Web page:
What the Spring Street International School kids are up to…
If it seems kinda quiet in town, a part of that is because the SSIS kids are away to Peru & Asia…here’s a little writeup from Head of School Louis O’Prussack that uses the words of the students to tell the story. Thanks, Louis – here’s more:
For the past 15 years, since its inception, Spring Street students engage in enduring experiential education projects during February. Middle school students focus on Shakespeare and travel to Ashland. Younger high school students leave for Peru this Sunday for three weeks of homestays, language classes, and volunteer work in an orphanage. Older high school students are either pursuing internships such as working for a public health project in Ghana, or traveling to Thailand and India on a six-week expedition that includes service projects, cultural immersion, and lots of personal growth. I recently asked our eleven students currently in Thailand to describe their most memorable moment so far:
From Peg Hope, one of the trip leaders and SSIS founder: Students have just finished up their homestays in Mae Jo, where they worked together with the villagers on a service project – creating a firebreak to protect the village and the crops from the kind of fires that can rage in this area this time of year. As Ted is fond of saying, “there are only 3 things that matter, or can change the world — Love, shared work, and money.” We try to bring the first one with us everywhere we go, engage in the second whenever possible, and donate the third when we can, and when we know it will make a difference. The project was something the villagers themselves asked for, so right in line with our primary objective and mission.
Climbing the third largest peak in Thailand was an experience I will always remember. Tired for days, I feel stronger and more accomplished than ever. Never has a view been so rewarding.
Going to the school for kids with HIV was an amazing experience, seeing how happy they are even with having AIDS or HIV. Definitely an experience I will always remember.
Marta- grade 10:
The most amazing experience for me so far in Thailand was when we stayed at Malee’s, and taking the walk from there to the temple of Laung Pusim’s, where I meditated with Peg at 5 AM. I also loved the hike we did with Colin, and I really enjoyed the homestays in the farmlands. Thailand was easy to love.
Lindsey- grade 12:
My favorite part of the Asia trip so far would be a tie between playing with the kids at the orphanage and getting to know my host family.
John- grade 11:
At the AIDS orphanage in Chiang Dao I was amazed at the children’s happiness, as well as their capacity to become attached to a stranger who did not know a word of their language.
Well, I’m not really sure where to start. Thailand has been absolutely fantastic. It’s so enjoyable to just absorb all the different stimuli: sights, smells, sounds, all completely overloaded.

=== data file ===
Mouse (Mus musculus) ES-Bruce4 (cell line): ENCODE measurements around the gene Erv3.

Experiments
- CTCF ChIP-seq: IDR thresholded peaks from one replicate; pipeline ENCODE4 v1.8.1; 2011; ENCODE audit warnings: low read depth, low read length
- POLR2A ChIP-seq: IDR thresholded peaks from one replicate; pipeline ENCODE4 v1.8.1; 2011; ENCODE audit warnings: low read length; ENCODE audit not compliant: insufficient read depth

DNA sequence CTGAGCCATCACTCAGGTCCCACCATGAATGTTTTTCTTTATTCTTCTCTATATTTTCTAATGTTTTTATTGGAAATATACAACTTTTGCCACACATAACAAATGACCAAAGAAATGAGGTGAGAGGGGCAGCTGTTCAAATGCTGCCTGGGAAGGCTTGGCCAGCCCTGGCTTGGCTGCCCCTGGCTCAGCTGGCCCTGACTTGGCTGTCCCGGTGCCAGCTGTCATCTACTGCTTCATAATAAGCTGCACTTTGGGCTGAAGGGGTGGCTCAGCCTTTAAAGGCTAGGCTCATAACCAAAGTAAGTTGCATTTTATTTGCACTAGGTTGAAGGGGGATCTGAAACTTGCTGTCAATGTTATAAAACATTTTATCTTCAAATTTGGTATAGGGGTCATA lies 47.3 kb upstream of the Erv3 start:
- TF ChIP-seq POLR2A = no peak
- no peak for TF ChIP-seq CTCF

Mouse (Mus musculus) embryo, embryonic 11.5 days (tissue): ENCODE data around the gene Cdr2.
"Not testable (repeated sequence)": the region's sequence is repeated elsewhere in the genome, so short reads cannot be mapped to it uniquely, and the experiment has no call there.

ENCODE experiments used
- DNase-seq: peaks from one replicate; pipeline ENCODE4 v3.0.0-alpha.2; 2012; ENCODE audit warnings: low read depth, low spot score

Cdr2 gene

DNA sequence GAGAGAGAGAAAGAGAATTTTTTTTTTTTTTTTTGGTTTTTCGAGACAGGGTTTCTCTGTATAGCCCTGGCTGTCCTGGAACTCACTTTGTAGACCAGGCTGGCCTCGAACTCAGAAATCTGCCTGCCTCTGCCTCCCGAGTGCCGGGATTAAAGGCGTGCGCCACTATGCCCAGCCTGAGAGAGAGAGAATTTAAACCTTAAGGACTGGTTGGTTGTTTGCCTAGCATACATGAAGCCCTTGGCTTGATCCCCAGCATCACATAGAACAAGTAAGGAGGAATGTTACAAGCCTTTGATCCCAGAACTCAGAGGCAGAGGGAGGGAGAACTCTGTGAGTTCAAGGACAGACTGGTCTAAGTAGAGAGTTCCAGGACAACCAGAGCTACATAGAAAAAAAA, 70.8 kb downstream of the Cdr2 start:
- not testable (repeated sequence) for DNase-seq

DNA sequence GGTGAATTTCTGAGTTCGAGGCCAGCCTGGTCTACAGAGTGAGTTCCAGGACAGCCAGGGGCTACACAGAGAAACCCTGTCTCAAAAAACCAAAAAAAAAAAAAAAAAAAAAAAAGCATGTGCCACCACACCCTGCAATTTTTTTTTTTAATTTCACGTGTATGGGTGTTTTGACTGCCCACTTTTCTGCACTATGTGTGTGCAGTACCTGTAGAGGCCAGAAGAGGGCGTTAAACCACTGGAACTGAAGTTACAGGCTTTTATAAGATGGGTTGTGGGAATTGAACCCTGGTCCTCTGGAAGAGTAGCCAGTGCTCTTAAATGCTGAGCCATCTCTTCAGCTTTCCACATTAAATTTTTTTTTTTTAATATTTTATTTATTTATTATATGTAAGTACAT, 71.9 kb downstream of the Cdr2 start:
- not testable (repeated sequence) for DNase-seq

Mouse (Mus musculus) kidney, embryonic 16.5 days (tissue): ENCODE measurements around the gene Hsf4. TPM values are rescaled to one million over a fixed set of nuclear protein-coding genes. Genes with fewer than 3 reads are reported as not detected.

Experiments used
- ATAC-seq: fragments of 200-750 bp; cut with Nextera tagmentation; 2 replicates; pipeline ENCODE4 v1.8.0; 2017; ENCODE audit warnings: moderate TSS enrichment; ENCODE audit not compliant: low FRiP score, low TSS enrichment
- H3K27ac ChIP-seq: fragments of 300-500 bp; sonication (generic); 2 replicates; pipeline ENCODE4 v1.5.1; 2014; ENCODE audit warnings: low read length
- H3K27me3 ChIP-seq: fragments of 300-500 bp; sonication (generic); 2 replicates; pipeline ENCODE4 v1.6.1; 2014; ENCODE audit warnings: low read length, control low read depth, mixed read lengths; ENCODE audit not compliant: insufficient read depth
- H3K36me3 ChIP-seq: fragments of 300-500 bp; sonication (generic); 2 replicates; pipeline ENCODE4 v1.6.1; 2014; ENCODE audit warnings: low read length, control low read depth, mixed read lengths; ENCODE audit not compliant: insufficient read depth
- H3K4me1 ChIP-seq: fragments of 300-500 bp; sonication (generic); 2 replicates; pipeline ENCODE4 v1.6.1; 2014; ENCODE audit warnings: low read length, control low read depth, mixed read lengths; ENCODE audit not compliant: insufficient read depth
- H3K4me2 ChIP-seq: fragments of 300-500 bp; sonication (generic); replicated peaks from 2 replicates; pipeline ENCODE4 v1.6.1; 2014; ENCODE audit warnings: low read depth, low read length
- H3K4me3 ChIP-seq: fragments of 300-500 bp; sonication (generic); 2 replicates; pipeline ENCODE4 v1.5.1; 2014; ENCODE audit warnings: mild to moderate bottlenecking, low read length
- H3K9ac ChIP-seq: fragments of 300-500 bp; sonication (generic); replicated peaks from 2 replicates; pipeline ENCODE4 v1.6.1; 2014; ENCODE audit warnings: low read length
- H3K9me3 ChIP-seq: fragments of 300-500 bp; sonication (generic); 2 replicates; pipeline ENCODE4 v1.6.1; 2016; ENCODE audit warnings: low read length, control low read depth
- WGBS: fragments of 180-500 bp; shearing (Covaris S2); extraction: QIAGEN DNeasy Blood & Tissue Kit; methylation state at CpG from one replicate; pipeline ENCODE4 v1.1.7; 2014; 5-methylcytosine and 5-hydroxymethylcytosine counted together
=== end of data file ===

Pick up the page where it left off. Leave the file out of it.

Alexandra- grade 12:
She placed her hands over her heart and told us, in broken English, that she would miss us. I was sad to leave my host mother and family behind. I had an incredible experience in Mae Jo village, playing with the neighborhood children and learning Thai over a dinner of spicy soup and rice. I developed a new life for myself in Mae Jo, and I will miss it.
Inseok- grade 12:
My best moment in Thailand would be the time I spent with my host family. It was a great chance to learn about Thai culture. I enjoyed trying different types of Thai food and communicating with them without speaking English, using mostly body language.
Kaj- grade 12j:
Thailand in general is sweet: an easing into the intensity of India, not to say it doesn’t present cultural challenges of its own. My favorite parts were the new ones – the homestay, climbing Thailand’s third tallest peak, and going deeper where I have already been.
Zach- grade 12:
My most memorable experience in Thailand: Eating a particularly tasty spicy curry for my first dinner in the Mae Jo homestay, and being appalled to uncover a reddish ant ingloriously pushed to the side of my plate. Upon further investigation, I realized that the curry I was eating featured ants and their respective larvae as key components. Is it weird to say that this dish tasted better than many of the others I tried while in Thailand?
As always, Wan-Pen and Mr. He’s farm was a place of beauty, tranquility, and phenomenal food. For wont of a better word, my time at Wan-Pen’s was amazing and indelible; I will never forget the hospitality and genuine welcome that she showed us and has, year after year for her Spring Street family.
From a fellow organizing the microhydro project:
If you have come to help me you can go home again. But if you see my struggle as part of your own survival then perhaps we can work together. — Australian Aborigine Woman